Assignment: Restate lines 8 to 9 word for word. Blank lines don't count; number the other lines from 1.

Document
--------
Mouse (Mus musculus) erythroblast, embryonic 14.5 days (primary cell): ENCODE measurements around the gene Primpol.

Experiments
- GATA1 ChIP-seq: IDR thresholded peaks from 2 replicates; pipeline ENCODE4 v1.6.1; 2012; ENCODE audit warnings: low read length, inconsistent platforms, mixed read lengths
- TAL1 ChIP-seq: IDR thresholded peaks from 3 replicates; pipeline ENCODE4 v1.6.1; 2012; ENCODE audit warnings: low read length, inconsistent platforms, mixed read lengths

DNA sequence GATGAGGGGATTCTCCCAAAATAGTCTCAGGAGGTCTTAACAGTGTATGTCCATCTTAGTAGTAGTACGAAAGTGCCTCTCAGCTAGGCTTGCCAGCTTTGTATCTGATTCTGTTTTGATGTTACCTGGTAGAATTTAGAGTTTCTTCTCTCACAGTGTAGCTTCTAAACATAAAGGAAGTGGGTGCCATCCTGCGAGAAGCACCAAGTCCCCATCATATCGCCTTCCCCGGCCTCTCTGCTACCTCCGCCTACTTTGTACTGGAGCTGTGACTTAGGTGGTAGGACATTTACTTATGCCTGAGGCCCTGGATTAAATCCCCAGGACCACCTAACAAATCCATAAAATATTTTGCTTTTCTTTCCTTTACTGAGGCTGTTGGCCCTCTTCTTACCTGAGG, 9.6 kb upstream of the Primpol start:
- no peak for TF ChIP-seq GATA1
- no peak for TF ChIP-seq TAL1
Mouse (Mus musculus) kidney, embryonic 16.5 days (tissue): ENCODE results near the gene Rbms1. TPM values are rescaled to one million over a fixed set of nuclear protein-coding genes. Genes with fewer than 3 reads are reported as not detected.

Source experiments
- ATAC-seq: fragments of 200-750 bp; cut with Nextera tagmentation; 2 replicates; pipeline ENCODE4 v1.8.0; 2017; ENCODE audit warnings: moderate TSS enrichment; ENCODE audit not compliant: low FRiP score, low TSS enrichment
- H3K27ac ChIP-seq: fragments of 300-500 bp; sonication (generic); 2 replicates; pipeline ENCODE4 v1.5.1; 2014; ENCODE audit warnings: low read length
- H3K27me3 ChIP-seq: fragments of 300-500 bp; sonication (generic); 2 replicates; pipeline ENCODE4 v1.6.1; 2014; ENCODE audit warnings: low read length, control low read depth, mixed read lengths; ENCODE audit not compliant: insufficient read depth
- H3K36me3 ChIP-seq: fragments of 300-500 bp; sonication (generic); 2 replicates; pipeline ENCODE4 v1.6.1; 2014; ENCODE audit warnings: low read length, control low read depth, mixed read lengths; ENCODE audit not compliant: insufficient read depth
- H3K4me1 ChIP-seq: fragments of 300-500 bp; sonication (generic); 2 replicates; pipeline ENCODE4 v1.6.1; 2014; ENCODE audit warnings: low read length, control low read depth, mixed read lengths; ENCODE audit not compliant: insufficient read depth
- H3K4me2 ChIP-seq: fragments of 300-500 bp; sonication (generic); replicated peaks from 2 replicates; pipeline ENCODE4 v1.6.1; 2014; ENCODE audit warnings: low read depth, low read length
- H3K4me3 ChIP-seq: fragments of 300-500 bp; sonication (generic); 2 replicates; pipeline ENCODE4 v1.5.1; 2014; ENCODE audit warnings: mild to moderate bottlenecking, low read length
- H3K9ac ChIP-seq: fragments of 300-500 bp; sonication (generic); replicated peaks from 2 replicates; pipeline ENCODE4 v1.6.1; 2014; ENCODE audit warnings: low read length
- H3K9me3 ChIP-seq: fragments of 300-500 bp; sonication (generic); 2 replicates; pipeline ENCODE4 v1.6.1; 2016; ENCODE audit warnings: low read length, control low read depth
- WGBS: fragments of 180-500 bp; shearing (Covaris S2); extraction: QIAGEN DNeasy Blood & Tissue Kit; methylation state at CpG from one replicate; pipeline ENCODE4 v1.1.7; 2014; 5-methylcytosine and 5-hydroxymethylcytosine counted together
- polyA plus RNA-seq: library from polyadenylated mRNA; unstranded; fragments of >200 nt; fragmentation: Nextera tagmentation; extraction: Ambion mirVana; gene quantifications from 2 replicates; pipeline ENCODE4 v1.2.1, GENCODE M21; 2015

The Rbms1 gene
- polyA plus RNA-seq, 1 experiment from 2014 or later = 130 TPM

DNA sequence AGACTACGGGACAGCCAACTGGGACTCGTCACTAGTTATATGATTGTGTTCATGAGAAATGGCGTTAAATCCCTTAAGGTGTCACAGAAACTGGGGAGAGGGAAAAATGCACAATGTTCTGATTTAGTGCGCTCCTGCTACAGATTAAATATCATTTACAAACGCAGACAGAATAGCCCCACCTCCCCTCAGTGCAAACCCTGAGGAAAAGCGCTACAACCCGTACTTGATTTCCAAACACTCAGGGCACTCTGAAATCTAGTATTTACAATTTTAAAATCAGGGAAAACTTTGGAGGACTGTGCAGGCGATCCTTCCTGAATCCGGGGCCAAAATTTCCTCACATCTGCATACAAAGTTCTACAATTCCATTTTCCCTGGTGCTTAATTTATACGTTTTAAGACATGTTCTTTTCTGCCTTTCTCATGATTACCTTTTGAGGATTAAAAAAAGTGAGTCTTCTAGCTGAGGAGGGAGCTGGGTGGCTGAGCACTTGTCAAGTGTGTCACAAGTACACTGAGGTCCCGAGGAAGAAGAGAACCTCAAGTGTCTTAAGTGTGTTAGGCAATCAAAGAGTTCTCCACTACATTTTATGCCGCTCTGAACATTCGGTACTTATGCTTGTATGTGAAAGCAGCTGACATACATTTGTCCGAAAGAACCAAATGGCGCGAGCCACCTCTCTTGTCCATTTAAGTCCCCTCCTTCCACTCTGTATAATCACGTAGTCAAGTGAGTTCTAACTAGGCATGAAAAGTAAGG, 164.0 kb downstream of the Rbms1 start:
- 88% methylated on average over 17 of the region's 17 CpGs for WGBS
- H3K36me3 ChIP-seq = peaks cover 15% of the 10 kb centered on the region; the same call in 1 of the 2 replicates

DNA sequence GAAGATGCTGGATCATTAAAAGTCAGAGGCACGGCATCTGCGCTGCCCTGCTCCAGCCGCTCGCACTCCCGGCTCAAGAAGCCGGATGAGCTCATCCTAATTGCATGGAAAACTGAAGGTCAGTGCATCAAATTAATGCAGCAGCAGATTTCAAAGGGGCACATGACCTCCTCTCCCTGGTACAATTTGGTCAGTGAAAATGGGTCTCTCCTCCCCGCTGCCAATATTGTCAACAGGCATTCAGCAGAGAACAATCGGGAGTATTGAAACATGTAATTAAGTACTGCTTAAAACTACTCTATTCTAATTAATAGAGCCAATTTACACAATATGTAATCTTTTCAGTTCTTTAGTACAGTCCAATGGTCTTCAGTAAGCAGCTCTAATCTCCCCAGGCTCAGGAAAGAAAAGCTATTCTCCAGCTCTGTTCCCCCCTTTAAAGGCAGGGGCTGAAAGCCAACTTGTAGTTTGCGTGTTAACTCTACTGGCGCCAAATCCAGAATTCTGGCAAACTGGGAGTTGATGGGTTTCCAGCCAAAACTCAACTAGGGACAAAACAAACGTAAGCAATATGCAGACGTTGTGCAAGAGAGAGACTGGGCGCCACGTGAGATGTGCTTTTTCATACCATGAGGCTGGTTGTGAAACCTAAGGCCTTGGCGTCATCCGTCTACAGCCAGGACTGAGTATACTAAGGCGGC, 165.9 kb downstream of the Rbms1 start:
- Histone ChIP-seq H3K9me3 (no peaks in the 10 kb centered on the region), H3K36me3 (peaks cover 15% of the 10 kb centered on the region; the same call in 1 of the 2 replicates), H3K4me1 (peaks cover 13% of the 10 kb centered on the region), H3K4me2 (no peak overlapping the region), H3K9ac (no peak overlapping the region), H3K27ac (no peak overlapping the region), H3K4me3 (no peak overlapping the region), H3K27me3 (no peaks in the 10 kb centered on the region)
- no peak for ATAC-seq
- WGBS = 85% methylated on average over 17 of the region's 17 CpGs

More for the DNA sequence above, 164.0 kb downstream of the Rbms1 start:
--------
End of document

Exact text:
Mouse (Mus musculus) kidney, embryonic 16.5 days (tissue): ENCODE results near the gene Rbms1. TPM values are rescaled to one million over a fixed set of nuclear protein-coding genes. Genes with fewer than 3 reads are reported as not detected.

Source experiments